Tuesday, November 18, 2014

How personal is your online personal branding?

My daughter thinks I'm a complete loser on Instagram. If I put a photo on instagram I have 1 or two likes. She and her friends easily get 100. Many of her pictures are about experimenting with your looks and a like is feedback. Whatever you think about this (it is also more preoccupation with looks) it is clear that presenting yourself online comes more naturally for that generation. I never learned it and I am still struggling with it. I want to make it personal but have some hesistance in showing too much of my private life online.

I share my background working with SNV in Mali, Kenya, Ethiopia and Ghana. This is part of my work and important for my experience. I also share things about my daughters but mostly if it is relevant and illustrative for the use of new media by the younger generation. I don't share my scoliosis as it doesn't affect my work.. I read and reflect quite a bit on personal branding and it is part of our courses with Ennuonline. Here a few guidelines which may help you think through your own strategy.

Be authentic Authenticity has to do with sincerity, show who you are. So it is better to share less but being really engaged deeply in the topics you write about. In that way people get a good picture of who you are. What I struggle with is when my interests shift. For instance I started this blog about communities of practice, but now it is wider about online learning, innovation, social learning, learning as professional.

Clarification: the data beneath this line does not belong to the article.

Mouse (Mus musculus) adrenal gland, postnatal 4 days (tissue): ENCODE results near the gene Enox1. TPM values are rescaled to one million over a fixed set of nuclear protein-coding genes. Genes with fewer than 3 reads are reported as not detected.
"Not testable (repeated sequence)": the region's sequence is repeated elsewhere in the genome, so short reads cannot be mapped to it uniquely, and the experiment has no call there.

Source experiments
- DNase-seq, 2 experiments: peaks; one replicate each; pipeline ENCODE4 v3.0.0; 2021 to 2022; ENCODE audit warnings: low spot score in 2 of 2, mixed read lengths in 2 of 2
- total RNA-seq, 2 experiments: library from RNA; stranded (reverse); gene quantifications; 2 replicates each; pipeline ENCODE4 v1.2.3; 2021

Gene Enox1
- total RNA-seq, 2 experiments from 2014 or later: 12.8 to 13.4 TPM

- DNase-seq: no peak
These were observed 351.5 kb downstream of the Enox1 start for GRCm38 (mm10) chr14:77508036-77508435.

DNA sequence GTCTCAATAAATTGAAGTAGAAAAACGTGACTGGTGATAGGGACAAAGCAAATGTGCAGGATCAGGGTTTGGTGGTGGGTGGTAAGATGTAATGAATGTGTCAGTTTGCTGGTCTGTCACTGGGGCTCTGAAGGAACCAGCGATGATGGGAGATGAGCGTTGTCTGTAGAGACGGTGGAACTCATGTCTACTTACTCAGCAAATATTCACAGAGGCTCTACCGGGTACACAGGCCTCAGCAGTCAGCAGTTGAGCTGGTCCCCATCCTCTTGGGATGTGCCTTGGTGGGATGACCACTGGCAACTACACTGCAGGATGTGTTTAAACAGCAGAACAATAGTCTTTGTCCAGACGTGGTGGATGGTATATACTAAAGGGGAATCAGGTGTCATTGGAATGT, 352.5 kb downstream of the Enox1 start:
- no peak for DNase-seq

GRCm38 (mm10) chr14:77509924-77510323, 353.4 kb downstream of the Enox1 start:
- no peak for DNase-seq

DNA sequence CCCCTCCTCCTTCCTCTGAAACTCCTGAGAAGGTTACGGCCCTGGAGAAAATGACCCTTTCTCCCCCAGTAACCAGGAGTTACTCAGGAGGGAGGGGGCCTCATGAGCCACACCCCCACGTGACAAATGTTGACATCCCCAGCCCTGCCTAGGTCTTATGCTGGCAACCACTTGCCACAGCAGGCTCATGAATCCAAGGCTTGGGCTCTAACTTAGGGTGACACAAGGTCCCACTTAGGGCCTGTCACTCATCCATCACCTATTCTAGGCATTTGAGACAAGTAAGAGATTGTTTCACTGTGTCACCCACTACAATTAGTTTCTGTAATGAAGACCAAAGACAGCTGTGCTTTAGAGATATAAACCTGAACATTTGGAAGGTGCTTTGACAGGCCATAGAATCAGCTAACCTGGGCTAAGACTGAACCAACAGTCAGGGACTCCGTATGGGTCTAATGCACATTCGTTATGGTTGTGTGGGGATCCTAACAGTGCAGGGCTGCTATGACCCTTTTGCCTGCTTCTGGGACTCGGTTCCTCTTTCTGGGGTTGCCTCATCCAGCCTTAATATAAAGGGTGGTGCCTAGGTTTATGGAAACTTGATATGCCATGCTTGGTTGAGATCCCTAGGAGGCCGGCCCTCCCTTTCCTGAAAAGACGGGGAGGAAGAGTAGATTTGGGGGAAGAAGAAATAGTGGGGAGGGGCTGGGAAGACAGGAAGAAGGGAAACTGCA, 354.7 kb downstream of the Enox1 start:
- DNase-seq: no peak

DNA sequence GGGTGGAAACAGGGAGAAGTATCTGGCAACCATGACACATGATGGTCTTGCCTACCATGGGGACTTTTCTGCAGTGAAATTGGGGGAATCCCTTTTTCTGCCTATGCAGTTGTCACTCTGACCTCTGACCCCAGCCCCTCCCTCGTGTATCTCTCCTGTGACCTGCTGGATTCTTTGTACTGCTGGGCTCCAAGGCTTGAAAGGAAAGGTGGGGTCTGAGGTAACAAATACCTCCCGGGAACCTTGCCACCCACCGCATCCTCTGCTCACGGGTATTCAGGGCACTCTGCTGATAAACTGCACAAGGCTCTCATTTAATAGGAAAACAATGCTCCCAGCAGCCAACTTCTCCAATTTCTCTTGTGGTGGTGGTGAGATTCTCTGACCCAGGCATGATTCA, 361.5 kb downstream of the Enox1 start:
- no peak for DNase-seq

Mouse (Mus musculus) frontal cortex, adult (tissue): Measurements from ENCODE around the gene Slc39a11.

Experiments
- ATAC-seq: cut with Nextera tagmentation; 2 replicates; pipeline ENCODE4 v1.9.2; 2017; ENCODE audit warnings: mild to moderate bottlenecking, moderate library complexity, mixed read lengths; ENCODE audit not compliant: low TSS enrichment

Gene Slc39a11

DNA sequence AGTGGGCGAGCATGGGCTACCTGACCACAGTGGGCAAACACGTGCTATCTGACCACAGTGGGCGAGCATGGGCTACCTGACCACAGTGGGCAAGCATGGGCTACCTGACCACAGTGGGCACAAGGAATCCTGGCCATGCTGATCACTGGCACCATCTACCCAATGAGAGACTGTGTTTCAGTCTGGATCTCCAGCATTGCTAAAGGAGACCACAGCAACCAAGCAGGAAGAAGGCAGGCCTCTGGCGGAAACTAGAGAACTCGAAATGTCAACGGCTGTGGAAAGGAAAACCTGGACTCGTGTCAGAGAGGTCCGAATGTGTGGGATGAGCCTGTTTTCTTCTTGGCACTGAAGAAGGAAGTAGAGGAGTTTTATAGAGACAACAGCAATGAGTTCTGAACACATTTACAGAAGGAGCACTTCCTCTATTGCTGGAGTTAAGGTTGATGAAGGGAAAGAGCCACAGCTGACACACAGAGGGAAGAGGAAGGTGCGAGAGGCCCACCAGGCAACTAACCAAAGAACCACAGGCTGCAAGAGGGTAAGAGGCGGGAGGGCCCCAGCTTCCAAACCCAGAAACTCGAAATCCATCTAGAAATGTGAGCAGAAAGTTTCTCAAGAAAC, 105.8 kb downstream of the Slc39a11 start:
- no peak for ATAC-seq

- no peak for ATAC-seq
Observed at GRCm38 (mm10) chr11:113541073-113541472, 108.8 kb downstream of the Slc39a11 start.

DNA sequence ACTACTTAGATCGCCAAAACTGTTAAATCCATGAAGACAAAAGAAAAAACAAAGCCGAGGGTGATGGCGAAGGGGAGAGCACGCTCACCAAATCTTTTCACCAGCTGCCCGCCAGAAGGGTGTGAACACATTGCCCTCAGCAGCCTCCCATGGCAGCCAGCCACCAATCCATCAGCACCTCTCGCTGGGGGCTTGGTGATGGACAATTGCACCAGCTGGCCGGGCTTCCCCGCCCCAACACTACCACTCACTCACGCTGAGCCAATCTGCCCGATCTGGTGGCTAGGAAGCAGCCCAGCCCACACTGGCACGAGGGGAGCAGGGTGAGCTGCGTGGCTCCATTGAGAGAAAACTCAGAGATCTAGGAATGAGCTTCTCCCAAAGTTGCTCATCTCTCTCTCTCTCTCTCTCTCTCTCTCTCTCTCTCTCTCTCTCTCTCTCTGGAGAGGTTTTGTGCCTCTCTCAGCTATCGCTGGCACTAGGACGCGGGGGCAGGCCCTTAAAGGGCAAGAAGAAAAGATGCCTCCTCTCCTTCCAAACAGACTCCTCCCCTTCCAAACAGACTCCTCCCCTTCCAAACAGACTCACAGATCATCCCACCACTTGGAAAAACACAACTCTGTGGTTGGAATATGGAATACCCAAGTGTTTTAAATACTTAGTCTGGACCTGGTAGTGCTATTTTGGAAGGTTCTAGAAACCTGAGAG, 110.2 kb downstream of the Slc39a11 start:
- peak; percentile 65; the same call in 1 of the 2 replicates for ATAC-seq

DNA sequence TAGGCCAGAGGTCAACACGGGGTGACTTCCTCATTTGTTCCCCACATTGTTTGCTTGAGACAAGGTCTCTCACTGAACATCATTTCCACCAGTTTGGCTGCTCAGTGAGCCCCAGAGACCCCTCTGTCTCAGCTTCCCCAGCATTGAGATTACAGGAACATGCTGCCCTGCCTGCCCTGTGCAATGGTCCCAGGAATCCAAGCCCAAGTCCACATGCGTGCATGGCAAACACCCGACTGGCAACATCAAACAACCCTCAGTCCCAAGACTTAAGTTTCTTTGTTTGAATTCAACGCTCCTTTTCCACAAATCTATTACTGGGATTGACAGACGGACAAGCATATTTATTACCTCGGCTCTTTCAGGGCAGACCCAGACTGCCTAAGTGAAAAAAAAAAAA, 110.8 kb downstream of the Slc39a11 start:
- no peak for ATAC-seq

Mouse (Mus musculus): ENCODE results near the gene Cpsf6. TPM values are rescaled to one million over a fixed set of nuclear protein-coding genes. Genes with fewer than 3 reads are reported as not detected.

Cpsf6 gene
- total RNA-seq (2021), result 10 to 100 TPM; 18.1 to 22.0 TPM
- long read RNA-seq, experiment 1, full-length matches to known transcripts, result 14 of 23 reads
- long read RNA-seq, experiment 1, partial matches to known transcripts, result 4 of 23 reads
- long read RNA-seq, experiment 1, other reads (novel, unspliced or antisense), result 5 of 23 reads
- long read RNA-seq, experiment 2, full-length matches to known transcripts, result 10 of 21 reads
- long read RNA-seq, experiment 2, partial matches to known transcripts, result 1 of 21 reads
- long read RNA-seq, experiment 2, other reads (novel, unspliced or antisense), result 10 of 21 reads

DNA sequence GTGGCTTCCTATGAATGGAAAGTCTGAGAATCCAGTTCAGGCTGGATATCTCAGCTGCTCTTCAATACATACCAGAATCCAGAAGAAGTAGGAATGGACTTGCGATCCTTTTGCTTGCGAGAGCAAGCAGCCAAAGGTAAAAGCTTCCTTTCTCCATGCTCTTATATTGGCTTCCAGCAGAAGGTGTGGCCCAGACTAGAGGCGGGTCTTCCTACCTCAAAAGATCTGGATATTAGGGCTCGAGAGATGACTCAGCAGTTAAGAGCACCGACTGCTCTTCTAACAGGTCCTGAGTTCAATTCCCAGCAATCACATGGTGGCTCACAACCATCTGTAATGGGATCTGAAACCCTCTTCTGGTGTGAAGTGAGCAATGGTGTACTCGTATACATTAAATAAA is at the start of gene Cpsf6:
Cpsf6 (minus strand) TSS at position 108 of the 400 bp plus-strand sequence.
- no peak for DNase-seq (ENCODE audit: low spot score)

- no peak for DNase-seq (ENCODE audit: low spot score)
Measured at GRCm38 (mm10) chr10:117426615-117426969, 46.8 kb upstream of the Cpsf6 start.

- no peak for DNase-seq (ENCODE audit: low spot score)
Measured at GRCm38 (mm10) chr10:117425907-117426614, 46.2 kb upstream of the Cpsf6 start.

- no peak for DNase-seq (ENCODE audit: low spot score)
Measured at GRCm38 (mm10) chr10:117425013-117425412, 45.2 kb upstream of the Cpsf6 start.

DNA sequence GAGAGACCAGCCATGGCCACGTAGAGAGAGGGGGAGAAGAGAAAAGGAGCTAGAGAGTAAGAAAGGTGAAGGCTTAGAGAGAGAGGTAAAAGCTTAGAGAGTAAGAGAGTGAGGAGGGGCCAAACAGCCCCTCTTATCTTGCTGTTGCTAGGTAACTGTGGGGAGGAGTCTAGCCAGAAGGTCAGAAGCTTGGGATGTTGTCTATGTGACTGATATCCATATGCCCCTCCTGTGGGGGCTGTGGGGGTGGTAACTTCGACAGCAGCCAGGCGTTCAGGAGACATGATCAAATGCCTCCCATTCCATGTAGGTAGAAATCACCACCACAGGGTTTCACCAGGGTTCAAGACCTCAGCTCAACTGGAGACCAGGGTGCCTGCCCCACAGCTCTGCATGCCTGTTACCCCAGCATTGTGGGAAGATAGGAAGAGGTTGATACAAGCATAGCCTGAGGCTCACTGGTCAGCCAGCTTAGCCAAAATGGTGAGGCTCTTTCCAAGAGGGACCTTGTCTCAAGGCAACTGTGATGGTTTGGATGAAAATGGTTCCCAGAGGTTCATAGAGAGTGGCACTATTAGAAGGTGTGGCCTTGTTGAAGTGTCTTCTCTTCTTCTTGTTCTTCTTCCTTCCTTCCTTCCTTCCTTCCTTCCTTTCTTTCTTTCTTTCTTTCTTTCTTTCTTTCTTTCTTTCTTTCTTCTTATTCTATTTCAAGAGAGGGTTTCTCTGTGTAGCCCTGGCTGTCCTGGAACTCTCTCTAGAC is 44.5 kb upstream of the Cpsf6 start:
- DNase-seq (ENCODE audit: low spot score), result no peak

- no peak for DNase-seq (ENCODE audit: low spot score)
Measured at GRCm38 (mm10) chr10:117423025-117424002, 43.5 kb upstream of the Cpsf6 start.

Don't share everything Being authentic does not mean you have to share everything. You can show who you are by sharing a portion of your work and thoughts. Ultimately, you want people to get to know as a unique professional. You can also share just a part of your professional life and yet enough to be interesting.

Don't share your whole private life You can perfectly share online as a professional without talking about your private life. You have your own vision as a professional in your profession. Of course your professional vision also influenced by experiences private. And it is also part of your identity. So of course you may at times explain how you come to a certain way of thinking.

Distinguish between professional and private accounts (or not) It is possible to create different accounts for different identities, for example, a separate account as a teacher on Facebook, and a private account for friends.  The great thing about social media is however that you get to know the whole person and you miss that when splitting. Besides, an extra account is more work.

Copy-cat A good exercise is to look down at a few of your heroes and copy / imitate. Who has way of sharing that is personal yet professional that appeals to you? Read again what he or she shares and try to write some tweets or messages in the same style. Is it different from your 'normal' style?

Want to read more?
How do you decide on what to share and how personal you want to be?